For better or for worse, I only rarely replay video games. When I start a game, I almost always make it all the way through the game; but once I’ve done so, my brain decides that it’s happy and that I should move on to something else. And constraints on my time are such that there’s always no end of candidates for that something else, either.

Still, I’ve never felt entirely comfortable with my unrelenting march: I reread books not infrequently, and I don’t see any reason why I shouldn’t be doing the same thing with games. Part of my hope in co-founding the Vintage Game Club was that it would give me an excuse to revisit old favorites; it did so with Majora’s Mask, to mixed results. And more recently, we chose Killer 7, which I’d been pleasantly bemused by on its original release. So: how would this return go?

Wonderfully, as it turns out, as was clear as soon as I began. Or even before I began: as soon as I heard the creepy laugh on selecting the options screen when loading the game, I knew I’d returned to the right place. I’d remembered something about the gameplay, the mood, the graphics, but I’d forgotten how well the game uses sound: to set a mood, to support gameplay, to reinforce repeated events. (I’m strangely fond of the squeak of fingers sliding across guitar strings when turning in soul shells at the Vinculum Gate.)

And then I started to play the game, with its quite idiosyncratic control style. But this time, it seemed like the most natural control style in the world. Between the time Killer 7 was originally published and now, I’ve seen a fair amount of discussion (most notably around Resident Evil 5) of the horror genre, in particular how, by taking on first person shooter characteristics, it has lost much of its power. Killer 7 isn’t solely a horror game, but it draws much of its power from that wellspring, and restrictions on movement and camera work very well with the game’s mood of uncertainty.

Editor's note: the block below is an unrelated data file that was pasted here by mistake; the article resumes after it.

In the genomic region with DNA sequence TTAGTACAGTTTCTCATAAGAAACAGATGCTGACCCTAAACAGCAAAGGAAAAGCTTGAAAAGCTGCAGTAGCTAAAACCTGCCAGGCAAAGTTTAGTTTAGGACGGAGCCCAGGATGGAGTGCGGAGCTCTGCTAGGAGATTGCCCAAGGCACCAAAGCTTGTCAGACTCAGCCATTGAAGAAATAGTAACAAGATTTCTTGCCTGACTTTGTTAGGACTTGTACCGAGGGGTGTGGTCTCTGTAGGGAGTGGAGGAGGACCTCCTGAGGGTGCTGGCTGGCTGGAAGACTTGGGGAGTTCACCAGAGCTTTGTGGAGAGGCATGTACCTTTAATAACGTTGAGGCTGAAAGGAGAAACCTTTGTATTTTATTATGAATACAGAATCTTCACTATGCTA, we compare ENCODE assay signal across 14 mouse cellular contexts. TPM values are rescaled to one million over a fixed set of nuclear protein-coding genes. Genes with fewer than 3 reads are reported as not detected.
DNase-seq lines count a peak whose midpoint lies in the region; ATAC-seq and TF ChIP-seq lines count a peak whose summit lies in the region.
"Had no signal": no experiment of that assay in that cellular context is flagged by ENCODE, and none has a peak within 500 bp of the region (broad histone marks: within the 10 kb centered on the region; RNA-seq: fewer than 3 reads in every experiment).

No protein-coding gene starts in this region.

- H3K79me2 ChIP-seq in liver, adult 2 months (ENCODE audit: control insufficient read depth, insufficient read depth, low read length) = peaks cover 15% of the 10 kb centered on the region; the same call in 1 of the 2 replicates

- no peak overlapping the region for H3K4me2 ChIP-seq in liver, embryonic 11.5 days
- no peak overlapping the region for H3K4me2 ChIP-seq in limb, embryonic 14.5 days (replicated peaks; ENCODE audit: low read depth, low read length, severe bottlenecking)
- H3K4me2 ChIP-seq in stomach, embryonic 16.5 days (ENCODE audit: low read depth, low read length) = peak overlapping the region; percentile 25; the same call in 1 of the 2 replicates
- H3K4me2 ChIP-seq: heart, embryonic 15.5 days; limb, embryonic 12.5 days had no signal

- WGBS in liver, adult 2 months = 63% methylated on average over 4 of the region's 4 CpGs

The graphics, of course, continue to delight. They haven’t aged in the intervening half-decade since the game’s release; meanwhile, so much of the rest of the industry continues to march towards a banal realism. (Or, perhaps, a banal hyper-macho fantasy of realism: tree-trunk-like arms laced with bulging veins are even less to my taste.) We do admittedly see increasingly frequent retro nods in games; that’s a pleasant change-up, but rarely leads to the sort of self-confidence we see in Killer 7, to a game that knows what it is doing and has its own vision (visions!) that it places before us. (We see a similar self-confidence in the gameplay elements that the game chooses for us: nods to traditional action and puzzle solving, but it’s done solely to the extent that the game finds it useful for building its mood and gaining strength from a conversation with those traditions.)

Or at least I assume the game knows what it is doing; to be honest, I had no idea what is going on in terms of plot through much of the game. I’d tentatively been working under the hypothesis that the plot was more there for impressionistic purposes than because there’s a real narrative underpinning it, and I was just fine with that; Target 05, however, makes it clear that there’s a story lurking in the game if you want to dig it out, and Target 06 makes it clear that you should also look at the game in terms of recurring archetypes. (Which the repeated sound cues and the repeated level construction atoms—most notably the Vinculum gate, but also aspects such as the odd engravings—also reinforce.) I assume that I’ll replay this game again in another half-decade or so; I hope that, when I do so, I remember enough about writing this post that I’ll look up enough of the narrative details online in advance to be able to piece together more of the game’s backstory and its cross-sensory themes.

Because, to be honest, I still don’t get the feeling that I understand this game at all. I am convinced that it’s a wonderful game, indeed that it’s one of the pinnacles of our art, but I don’t think I’m more than beginning to understand why that is or what it’s doing, to put my belief in words that any of my readers are likely to find convincing. Which, in its own way, is also cause for joy: if I can make progress down that path of understanding, I’ll have accomplished something.

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